Institute of World Culture

Theme for 2019
FREEDOM, EXCELLENCE AND SELF-TRANSCENDENCE

The theme for the year is Freedom, Excellence and Self-Transcendence.  These core ideas point to fundamental potentials in human beings.  Each can be used to develop inner qualities of character in an individual, and each can be used to contribute to the culture of a society.  Together these ideas interact and nourish cultures.  In time, a world culture can emerge from the authentic development and use of these ideas.

All of the 10 Aims in the Declaration of Interdependence will offer seed ideas for the programs, but Aims #2 and #9 will receive particular attention.

Aim 2: 
To renew the universal vision behind the American Dream through authentic affirmations of freedom, excellence and self-transcendence in an ever-evolving Republic of Conscience.

Aim 9: 
To assist in the emergence of men and women of universal culture, capable of continuous growth in non-violence of mind, generosity of heart and harmony of soul.

flying eagle

 

 

Forum
Global Dialogue and Revolutionary Change

Saturday, January 12, 2019
3:00 – 5:00 pm
Concord Hall, 1407 Chapala Street, Santa Barbara
Presenters: Maurice Bisheff and Jenny Bisheff


In this forum, discussion will highlight the global dialogues at four international conferences whose abstract and concrete aims promoted human dignity, revolutionary change and greater freedom for human choice. These aims pointed to transformations in religion, universal philosophy, basic income programs, development of the commons and non-violence in education. Questions will be encouraged including whether these and many other global dialogues are icebergs covering a hidden revolution in global values and the expression of compassion. The presenters attended these conferences held during 2018, including the World Parliament of Religions held in Toronto with 10,000 participants.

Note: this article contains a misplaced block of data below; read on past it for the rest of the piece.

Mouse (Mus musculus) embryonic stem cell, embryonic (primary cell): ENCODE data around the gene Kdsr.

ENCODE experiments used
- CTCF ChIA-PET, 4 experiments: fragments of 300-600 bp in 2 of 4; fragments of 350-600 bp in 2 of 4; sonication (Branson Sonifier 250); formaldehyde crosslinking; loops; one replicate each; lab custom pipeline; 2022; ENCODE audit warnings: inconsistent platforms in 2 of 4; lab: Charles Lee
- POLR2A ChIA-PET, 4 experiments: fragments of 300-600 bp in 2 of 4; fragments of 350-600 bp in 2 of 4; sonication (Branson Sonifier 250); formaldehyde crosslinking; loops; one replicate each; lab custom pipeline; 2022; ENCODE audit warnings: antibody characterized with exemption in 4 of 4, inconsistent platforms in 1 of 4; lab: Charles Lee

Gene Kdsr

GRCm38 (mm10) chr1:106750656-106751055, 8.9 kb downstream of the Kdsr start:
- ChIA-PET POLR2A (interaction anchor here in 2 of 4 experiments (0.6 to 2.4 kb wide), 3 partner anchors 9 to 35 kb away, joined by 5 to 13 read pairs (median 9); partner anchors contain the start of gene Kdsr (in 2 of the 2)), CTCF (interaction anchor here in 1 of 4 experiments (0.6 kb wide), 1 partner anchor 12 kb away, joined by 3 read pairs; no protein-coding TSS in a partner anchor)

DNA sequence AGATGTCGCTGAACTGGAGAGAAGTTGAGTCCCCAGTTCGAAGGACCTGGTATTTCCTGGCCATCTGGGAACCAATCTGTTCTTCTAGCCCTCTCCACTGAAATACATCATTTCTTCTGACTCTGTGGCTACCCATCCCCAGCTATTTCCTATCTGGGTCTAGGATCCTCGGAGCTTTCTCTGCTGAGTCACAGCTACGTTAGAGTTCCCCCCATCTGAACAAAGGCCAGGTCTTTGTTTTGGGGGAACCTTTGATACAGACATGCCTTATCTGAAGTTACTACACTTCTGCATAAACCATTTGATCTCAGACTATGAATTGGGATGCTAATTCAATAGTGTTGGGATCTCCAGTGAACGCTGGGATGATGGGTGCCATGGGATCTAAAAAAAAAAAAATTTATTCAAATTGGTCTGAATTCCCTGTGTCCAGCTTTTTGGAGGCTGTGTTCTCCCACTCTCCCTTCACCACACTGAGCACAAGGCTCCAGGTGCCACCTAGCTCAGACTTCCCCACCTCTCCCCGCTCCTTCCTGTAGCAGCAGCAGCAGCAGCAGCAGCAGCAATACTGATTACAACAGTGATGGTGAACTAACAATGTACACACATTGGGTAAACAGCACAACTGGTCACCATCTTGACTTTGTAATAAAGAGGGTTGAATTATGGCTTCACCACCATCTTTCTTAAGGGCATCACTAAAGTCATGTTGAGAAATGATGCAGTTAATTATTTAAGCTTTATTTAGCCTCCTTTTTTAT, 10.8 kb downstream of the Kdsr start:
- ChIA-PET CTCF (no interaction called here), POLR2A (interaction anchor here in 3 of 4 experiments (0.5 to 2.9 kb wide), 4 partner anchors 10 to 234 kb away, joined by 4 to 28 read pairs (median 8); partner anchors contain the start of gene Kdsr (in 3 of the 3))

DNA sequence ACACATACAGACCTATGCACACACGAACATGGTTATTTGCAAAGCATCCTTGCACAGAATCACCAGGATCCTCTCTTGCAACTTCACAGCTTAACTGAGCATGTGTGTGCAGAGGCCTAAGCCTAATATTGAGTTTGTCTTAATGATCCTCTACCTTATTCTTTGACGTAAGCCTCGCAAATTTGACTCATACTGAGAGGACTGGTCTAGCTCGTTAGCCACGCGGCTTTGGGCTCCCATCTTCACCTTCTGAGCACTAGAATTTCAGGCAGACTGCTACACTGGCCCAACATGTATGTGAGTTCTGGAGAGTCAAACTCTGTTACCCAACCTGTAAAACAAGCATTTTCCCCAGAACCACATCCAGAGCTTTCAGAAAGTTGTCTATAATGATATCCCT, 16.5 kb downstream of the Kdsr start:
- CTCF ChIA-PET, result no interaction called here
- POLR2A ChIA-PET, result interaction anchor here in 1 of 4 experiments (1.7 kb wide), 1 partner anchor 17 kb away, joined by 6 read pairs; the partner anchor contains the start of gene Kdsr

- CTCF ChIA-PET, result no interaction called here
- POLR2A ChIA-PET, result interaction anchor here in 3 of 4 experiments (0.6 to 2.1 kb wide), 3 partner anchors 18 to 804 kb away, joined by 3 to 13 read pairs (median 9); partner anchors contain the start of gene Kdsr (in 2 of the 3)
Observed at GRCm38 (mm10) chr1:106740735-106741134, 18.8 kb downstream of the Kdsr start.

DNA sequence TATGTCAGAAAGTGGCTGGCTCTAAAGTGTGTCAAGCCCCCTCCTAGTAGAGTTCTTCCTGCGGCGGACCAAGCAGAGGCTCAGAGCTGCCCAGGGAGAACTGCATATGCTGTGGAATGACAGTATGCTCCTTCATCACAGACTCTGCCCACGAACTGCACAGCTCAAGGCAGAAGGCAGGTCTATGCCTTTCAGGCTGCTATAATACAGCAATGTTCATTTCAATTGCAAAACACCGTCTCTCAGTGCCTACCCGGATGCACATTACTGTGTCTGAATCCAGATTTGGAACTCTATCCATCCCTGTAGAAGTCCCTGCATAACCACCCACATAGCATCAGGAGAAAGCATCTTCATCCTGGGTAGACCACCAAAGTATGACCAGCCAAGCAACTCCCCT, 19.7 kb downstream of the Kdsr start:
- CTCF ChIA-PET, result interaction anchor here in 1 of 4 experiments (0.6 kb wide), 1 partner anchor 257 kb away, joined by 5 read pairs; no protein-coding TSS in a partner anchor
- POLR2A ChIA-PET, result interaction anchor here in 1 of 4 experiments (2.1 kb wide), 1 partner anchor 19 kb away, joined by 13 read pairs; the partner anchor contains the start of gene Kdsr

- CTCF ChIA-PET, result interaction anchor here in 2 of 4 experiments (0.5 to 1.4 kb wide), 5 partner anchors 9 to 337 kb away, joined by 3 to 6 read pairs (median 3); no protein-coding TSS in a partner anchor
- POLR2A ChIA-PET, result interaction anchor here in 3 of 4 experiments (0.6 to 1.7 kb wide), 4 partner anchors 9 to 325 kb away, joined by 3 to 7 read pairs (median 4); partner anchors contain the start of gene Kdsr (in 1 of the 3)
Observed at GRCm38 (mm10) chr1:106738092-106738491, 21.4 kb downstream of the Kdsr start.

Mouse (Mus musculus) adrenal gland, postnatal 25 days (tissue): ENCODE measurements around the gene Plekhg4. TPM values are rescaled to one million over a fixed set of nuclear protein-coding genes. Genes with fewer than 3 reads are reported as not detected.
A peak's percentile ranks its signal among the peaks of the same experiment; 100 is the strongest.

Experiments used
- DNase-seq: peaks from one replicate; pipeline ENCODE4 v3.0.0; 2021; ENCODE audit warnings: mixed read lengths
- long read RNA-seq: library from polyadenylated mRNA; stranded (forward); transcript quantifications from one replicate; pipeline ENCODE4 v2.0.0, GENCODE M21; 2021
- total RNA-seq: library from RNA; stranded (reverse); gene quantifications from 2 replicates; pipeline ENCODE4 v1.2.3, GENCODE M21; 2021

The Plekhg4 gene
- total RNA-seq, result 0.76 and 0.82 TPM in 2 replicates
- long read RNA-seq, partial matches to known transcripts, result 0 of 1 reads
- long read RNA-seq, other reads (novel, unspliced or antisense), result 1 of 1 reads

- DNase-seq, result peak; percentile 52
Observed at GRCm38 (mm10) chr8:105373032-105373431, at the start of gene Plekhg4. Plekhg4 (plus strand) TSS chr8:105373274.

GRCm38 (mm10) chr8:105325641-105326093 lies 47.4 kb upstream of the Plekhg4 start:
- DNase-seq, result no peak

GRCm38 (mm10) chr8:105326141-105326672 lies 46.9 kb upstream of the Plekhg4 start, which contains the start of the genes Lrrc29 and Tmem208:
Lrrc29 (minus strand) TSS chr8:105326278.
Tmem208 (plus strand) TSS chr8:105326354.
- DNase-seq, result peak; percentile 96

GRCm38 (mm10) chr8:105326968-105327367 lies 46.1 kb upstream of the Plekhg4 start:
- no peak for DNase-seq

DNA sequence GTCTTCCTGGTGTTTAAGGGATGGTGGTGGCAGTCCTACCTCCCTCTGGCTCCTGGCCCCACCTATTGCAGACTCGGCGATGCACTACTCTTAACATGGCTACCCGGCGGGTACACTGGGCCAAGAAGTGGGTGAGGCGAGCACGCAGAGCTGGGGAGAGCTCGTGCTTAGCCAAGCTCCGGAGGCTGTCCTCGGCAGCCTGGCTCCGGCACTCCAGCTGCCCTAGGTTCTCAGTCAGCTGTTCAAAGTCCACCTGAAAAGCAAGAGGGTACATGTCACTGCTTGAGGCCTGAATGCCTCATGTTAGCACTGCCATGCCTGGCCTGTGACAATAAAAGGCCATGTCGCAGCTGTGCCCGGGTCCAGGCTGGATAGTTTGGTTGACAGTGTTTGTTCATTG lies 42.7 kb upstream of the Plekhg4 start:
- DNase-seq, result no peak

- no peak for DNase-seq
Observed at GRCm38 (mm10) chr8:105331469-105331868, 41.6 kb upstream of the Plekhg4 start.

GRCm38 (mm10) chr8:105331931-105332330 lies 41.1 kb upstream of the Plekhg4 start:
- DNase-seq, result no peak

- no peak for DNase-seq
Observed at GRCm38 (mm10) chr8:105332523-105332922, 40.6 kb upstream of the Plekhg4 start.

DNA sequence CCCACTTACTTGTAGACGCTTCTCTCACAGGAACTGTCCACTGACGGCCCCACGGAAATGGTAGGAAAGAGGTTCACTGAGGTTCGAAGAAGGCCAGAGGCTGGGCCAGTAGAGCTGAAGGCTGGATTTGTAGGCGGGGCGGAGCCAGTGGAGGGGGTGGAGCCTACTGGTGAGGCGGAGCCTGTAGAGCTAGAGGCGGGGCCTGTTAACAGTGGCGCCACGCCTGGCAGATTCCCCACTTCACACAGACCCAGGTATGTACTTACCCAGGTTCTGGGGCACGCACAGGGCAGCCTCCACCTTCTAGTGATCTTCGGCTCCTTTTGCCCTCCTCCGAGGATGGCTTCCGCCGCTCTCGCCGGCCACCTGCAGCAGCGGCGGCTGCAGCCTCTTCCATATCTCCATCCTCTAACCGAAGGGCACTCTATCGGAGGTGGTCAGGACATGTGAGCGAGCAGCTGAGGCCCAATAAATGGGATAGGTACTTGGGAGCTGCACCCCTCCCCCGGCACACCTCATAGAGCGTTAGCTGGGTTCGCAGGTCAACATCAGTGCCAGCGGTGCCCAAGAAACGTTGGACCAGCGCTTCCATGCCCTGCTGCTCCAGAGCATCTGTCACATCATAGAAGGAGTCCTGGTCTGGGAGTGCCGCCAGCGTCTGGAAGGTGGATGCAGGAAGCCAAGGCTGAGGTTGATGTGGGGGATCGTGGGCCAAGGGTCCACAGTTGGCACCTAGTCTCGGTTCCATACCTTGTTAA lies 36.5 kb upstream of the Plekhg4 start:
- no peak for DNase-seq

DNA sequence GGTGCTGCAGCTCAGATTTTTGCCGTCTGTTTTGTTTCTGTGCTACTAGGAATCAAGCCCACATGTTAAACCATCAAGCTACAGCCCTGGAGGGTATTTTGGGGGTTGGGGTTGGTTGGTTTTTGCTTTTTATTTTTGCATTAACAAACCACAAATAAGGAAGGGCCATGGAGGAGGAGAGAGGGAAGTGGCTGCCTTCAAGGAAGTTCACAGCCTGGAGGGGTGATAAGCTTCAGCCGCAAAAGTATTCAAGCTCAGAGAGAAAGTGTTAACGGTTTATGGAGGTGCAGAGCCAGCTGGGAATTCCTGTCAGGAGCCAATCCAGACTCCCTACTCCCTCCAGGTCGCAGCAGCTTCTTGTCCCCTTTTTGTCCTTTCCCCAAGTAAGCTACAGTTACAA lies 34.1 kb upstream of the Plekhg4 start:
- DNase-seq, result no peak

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Seminar
Ecstatic Non-Violence in the North-West Frontier of British India,
1930s – 1050s

Saturday, January 26, 2019
2:00 – 5:00 pm
Concord Hall, 1407 Chapala Street, Santa Barbara
Presenter: Safoora Arbab


In this seminar an original analysis will reveal how Abdul Ghaffar Khan encouraged and led a nonviolent resistance movement, Khudai Khidmatgar (Servants of God) among the Pashtun people. Although Ghaffar Khan was referred to as a “frontier Gandhi”, study of Pashtun literature, especially poetry, shows that the values of this nonviolent movement reflected the local, indigenous codes of conduct in Pashtun tradition and metaphors of Islam. Illustrations of this local source of nonviolent embodiment will be drawn from the Pashto autobiography of Ghani Khan, from the voices of women published in the Pukhtun journal and from the iconic modern poetry of Ghani Khan. This perspective on the Khudai Khidmatgar movement is the subject of Safoora Arbab’s dissertation prepared at UCLA for the Department of Comparative Literature.

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Forum
The Origins of the Sanctuary Movement in Los Angeles:
Faith Politics and Religious Leadership

Saturday, February 9, 2019
3:00 – 5:00 pm
Concord Hall, 1407 Chapala Street, Santa Barbara
Presenter: Mario T. Garcia